Rasberry eyed the older man. She stood an inch taller. At 5 feet 5, he had a stocky build and broad shoulders, the structure of a former football player. But what he lacked in stature, he made up for in charisma.
His name was Eric.
Right away, she noticed he was nothing like other boys she had dated. He was a gentleman, always opening doors for her. And it was easy to get swept away at 19.
He brought her to the nicest restaurants, surprised her with balloons and champagne.
"He was a sweet guy," Rasberry said. "He took me everywhere -- vacations, shopping. I thought he was the best thing since sliced bread."
A year later, Rasberry was pregnant with their first child, a boy, Seaduan. Two years later, they welcomed a girl, Erykah, and a year later, another daughter, Tionne.
In 2000, the couple married in a simple garden ceremony in California. They raised the kids and a Labrador mix named Smokey in an apartment in Kent, near Seattle.
Her husband traveled frequently. He told her he worked in construction. She suspected this wasn't the case. Later, she would learn he had a house in Ohio and a music studio in California.
She warned him promiscuous behavior would hurt her and their kids. She wanted a regular family life or she would leave.
"I felt like he was willing to make those changes," Rasberry said. "I felt like I could stick in there longer. Then, he got sick shortly after that."
On a summer night in 2002, Eric wasn't feeling well. After picking up pizza for dinner, he arrived home and crumpled to the floor.
Maybe it was his diabetes. Maybe he just had too much sugar.
By the time he arrived at the hospital, he couldn't move his right side. Half his face drooped and his right hand curled and froze in place.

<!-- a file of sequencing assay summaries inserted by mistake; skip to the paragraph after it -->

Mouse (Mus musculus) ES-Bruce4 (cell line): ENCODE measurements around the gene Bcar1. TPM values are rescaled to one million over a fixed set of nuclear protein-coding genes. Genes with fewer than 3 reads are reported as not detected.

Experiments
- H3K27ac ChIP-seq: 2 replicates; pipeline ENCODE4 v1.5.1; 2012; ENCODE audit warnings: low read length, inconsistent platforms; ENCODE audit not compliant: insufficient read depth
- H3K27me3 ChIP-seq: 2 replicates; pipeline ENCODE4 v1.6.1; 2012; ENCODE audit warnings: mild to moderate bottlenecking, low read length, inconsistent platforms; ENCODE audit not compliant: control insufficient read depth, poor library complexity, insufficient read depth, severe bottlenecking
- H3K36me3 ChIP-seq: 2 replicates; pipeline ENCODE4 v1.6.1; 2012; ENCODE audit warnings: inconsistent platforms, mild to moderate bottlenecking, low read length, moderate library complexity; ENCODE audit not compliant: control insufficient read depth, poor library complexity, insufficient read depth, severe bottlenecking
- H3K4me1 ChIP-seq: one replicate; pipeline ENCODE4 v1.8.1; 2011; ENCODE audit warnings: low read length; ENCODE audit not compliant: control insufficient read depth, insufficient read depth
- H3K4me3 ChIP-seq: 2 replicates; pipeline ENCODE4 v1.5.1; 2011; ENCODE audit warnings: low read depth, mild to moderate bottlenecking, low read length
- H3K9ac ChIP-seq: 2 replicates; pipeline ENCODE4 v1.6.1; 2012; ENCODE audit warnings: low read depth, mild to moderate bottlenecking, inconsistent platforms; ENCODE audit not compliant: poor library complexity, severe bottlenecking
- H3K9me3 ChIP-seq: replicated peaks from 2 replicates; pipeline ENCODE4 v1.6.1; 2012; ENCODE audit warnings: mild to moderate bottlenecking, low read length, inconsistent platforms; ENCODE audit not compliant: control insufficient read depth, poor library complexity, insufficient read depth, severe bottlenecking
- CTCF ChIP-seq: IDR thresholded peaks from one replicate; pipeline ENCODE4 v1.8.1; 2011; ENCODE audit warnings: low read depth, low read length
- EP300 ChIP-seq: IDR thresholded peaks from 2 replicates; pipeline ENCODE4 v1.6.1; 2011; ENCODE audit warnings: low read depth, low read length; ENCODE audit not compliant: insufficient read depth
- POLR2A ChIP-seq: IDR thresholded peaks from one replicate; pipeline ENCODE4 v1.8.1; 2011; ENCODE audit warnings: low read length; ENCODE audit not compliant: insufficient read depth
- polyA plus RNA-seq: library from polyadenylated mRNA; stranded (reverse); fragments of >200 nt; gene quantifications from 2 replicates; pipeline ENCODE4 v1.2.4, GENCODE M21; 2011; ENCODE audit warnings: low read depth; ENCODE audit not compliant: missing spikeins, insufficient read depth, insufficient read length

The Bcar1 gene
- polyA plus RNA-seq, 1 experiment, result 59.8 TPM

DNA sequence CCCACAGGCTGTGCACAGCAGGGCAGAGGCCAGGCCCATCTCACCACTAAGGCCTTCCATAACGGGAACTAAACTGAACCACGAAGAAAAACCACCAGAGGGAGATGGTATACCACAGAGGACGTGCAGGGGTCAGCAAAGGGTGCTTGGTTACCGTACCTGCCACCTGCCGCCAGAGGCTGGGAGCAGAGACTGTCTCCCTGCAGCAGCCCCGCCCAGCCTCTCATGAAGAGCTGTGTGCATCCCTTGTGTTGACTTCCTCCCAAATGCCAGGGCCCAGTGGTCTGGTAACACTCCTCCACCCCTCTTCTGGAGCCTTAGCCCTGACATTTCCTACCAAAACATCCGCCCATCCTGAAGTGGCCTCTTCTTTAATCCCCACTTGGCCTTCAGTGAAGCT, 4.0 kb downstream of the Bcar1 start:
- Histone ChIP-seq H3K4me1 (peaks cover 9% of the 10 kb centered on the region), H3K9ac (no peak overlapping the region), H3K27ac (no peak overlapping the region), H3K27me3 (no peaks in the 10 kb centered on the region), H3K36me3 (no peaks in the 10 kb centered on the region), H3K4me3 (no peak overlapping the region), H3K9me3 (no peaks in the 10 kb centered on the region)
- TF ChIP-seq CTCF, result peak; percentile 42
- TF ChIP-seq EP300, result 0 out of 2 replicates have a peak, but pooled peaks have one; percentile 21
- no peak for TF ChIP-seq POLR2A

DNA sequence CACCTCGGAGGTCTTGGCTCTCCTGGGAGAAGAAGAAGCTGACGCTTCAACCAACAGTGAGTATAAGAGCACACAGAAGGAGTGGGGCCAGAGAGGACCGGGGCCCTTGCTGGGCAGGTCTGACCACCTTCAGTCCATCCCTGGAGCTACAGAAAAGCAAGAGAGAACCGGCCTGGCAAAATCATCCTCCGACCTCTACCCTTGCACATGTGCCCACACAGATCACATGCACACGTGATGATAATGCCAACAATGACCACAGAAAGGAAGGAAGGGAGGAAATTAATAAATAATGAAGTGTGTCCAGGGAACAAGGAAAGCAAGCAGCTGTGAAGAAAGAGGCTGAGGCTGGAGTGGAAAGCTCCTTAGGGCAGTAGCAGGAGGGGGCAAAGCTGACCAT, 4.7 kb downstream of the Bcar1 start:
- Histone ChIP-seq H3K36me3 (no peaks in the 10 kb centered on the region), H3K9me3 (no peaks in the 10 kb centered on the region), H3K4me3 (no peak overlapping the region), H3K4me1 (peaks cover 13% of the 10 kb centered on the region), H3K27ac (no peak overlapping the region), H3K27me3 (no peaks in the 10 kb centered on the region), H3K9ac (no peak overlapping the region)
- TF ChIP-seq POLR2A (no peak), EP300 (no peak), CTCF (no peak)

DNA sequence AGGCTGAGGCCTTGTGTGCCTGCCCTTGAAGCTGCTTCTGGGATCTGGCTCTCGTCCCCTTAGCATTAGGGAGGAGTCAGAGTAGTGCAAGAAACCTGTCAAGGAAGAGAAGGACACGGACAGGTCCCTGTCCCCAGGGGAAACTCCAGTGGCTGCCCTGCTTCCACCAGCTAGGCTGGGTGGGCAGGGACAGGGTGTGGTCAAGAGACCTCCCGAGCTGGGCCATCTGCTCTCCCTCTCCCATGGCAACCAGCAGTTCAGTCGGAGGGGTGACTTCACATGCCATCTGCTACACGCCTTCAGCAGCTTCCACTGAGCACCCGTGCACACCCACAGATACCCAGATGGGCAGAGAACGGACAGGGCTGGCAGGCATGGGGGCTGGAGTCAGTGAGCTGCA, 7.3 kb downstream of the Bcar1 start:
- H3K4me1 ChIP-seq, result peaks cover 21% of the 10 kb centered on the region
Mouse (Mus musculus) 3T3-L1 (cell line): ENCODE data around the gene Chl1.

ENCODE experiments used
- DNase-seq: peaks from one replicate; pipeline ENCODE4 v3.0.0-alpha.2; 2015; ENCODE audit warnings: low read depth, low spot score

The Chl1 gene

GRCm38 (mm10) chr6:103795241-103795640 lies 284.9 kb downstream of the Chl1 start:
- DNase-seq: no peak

At 32, he had a brain infection called toxoplasmosis that had caused a stroke. Doctors were perplexed about how he had gotten it.
After a slew of tests, his doctor told him: "You have AIDS."
HIV/AIDS medications, while lifesaving, aren't as effective when the disease has advanced.
In most cases, the patients who don't recover "weren't aware of their status, have co-morbid status, substance abuse, or other chronic illness that make it harder to take HIV medication," said Dr. Judith Currier, chief of the division of infectious diseases at the David Geffen School of Medicine at UCLA.
When patients like Eric are diagnosed in later stages, they are more vulnerable to infections.
For patients like Rasberry, who start treatment in the earliest stage of the disease, life expectancy is close to people without HIV.
"I didn't have enough time to be sad for myself," Rasberry said about her diagnosis. "There was no time for that."
Overnight, she became the breadwinner with four dependents: her paralyzed husband and her kids, all under 10.
There was no time for anger. But Rasberry wondered, how had she become infected when she had tested negative for HIV for each of her pregnancies, in 1995, 1997 and 1999? Her children do not have HIV.
Her gaze fell to her husband.
The businessman who took pride in caring for his family had become bedridden. He was constantly fighting new infections.
"I had to dress him and bathe him," Rasberry said. "From that moment, I was doing everything for him."